Cyborg Eschatology: Whitehead and the Posthuman (Part V)

vi. Evolution & Transcendence

Whitehead does not write directly of the possibility of God’s relationship with beings that human beings substantially create, but he does write of the difference in God’s creative relationship with every actuality. From this discussion, Whitehead describes God’s operations within and upon the metaphysical universe as the ongoing act of “enabling finite beings themselves by their own activity to transcend themselves.” In fact, it seems clear that the spiritual soul may in fact, arise out of such divine operations. The material reality of our environment becomes another novel ingredient in God’s satisfaction relative to the creation of a new entity. The manner in which a cybernetic soul may connect with its own ultimate possibilities in fact takes place through the same type of creative actuality we are privileged to participate in through Jesus Christ. Instead of being “redeemed” out of the world, Christ “redeems” our understanding within the material reality – whether that understanding is flesh or silicon. God’s providence for us is coupled to God’s providence – and creativity – in the world.

As computer scientists have already realized, the act of creating their own symbolic solutions will be the first “evolutionary step” for computer systems. For the possibility of transcendence is there as a “seed” in the very act of teaching a computer how to use language – even if that language is a system of points and program referents. Language itself is symbolic: as Jacques Lacan explains, “the function of language is not to inform but to evoke.” In Christian terms, the evocative character of language allows us to conceive of an eschatological reality – a future that is dynamic and mutable.


Eventually, we will look back at the present period – the glass that we look in darkly, as the Apostle Paul writes – and consider it a time of primordial possibilities. Yet even in these moments wait the possibility of the actual, of the novel, of the constant creativity, which may take us towards a cybernetic relationship with the ultimate creative power of God. As Whitehead writes,

“When we survey nature and think however flitting and superficial has been the animal enjoyment of its wonders, and when we realize how incapable the separate cells and pulsations of each flower are of enjoying the total effect – then our sense of the value of the details for the totality dawns upon our consciousness. This is the intuition of holiness, the intuition of the sacred…”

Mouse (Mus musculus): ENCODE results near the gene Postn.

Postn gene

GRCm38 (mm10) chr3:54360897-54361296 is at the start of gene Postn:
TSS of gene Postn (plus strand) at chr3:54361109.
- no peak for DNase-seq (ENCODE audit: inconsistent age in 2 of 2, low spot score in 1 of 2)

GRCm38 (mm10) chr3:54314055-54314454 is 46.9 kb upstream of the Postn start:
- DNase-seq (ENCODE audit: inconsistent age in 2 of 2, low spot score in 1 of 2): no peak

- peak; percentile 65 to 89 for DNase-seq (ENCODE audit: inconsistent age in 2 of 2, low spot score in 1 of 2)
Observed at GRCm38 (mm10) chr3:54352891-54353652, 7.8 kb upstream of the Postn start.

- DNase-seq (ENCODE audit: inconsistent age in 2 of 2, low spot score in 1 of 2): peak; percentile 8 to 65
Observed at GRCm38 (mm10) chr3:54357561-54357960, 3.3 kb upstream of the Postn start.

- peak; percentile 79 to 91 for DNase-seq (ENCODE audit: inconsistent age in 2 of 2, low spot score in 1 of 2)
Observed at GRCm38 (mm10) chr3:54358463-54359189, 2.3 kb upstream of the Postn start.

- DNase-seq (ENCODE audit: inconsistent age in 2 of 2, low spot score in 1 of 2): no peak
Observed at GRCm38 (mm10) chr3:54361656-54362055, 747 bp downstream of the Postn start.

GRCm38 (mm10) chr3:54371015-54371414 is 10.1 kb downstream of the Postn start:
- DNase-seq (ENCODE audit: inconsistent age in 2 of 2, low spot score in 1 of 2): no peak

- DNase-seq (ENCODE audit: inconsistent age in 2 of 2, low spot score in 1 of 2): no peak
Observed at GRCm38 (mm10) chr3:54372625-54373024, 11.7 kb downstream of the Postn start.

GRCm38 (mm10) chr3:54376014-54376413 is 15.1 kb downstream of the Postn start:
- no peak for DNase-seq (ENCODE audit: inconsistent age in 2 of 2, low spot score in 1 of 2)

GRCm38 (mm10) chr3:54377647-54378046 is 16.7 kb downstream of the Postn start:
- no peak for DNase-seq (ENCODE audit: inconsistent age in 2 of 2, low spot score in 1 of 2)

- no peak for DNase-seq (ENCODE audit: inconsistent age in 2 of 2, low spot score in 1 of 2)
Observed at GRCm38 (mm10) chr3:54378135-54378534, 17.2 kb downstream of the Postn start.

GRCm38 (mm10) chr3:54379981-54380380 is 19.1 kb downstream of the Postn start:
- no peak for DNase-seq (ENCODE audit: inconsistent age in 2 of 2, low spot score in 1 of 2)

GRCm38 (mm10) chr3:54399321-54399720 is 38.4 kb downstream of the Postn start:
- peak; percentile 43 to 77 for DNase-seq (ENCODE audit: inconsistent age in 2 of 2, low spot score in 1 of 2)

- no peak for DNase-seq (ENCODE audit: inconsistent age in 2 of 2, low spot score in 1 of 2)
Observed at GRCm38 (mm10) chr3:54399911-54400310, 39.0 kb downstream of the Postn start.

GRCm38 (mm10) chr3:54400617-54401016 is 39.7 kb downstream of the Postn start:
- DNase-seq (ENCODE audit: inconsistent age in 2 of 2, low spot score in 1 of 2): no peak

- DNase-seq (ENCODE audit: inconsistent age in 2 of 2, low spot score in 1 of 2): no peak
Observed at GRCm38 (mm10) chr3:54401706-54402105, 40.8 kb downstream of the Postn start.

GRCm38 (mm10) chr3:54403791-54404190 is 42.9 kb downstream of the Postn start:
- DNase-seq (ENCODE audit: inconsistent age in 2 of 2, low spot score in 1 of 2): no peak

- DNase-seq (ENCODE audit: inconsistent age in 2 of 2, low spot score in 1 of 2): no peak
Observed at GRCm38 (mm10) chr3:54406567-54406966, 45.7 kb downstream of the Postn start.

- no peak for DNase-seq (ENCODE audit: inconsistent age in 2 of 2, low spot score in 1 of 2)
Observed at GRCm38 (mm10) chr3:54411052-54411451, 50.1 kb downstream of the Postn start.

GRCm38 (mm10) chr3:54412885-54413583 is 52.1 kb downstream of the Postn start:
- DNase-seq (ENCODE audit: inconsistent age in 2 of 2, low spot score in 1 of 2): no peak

Just as we early realized that God’s creativity is not limited to organic embodiment, so in the cybernetic world we will discover the possibilities for optimal expression. Only through opening ourselves to the creative possibilities of unification will other beings take their place as embodied beings in Christ.

How will the realization that consciousness is no longer limited to organic embodiment become part of our accepted knowledge? Whitehead, for one, stated that ideas nearly have a force of their own and constantly work towards fuller expression in the culture. In fact, evolutionist Richard Dawkins seems to have popularized an essentially Whiteheadian notion in his creation of today’s popular term for a self-propelled idea, a meme, which is essentially an idea described as a self-replicating unit of information. In Adventures of Ideas, Whitehead describes how the meme of universal human en-soulment became part of our accepted ‘knowledge’ as the modern era approached: “Finally, the humanitarian movement of the eighteenth century, combined with a religious sense of the kinship of men, has issued in the settled policy of the great civilized governments to extirpate slavery from the world.” What if such a movement was duplicated today, in regards to post-organic embodiment?

Already, there is a general ‘humanitarian’ movement towards accepting consciousness as inclusive of actions and locations outside the organic body. The initial upswell of this movement can be found in those who spend a great deal of time in 3D immersive worlds, and also in the work of those who investigate consciousness in bodies that have no external sign of physical action. Over the coming years – perhaps within the next two decades – we may gradually experience a ‘religious sense’ of the kinship of all entities that share consciousness, whether those entities present themselves in organic or post-organic bodies. In line with Whitehead’s description, this last development may well see us on the way to issuing policy that extinguishes the last prejudices against machine-embodiment and silicon consciousness.

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